A Star Nursery That Fuels the Formation of New Stars is Seen by VISTA Telescope in Chile


High in the Atacama Desert where the skies are clear, a 67-million-pixel camera imaged a far away star nursery in infrared light, revealing a level of detail that the James Webb Space Telescope would be proud of.

Astronomers working at the VISTA telescope in Chile zoomed in on the Sh2-54 Nebula, around 6,000 light years from Earth, and a region where clouds of dust and gas obscure normal camera imaging.

However like the aforementioned Webb telescope, VISTA sees into the infrared, meaning that it can effectively image the nebula as if that gas and dust weren’t even there.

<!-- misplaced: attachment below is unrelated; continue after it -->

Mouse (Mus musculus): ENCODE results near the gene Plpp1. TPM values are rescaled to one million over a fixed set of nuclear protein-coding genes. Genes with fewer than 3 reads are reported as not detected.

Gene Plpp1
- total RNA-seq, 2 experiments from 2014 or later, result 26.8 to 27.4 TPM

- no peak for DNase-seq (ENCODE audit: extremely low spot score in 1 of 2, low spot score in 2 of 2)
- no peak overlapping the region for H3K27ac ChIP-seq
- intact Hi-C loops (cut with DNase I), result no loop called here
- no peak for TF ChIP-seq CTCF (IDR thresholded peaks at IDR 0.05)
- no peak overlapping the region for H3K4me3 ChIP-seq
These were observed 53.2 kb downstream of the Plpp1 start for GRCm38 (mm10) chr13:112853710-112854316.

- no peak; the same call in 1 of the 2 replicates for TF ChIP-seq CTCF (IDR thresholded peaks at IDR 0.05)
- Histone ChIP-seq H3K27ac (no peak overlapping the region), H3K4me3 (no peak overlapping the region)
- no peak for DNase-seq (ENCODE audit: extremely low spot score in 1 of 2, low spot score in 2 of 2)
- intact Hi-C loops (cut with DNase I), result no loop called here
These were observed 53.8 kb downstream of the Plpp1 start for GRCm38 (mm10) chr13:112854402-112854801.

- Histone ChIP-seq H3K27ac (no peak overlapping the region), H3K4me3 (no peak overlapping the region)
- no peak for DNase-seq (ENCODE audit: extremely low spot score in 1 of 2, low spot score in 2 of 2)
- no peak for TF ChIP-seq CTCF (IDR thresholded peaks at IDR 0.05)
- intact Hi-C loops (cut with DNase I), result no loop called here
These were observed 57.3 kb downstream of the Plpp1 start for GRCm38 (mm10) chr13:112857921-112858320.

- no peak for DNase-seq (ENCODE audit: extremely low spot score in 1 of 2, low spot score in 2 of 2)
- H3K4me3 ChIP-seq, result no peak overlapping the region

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The resulting picture twinkles with thousands of stars, most of which were obscured when imaged using the light from the stars themselves.

Located at the tail-end of the Serpens constellation, Sh2-54 was named after Stewart Sharpless, who cataloged over 300 nebulae during his lifetime.

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CNN compares the two images side by side to give readers a key understanding of the difference which infrared makes when shooting pictures of stars.

The images were gathered as part of a Milky Way nebulae survey called VISTA Variables.

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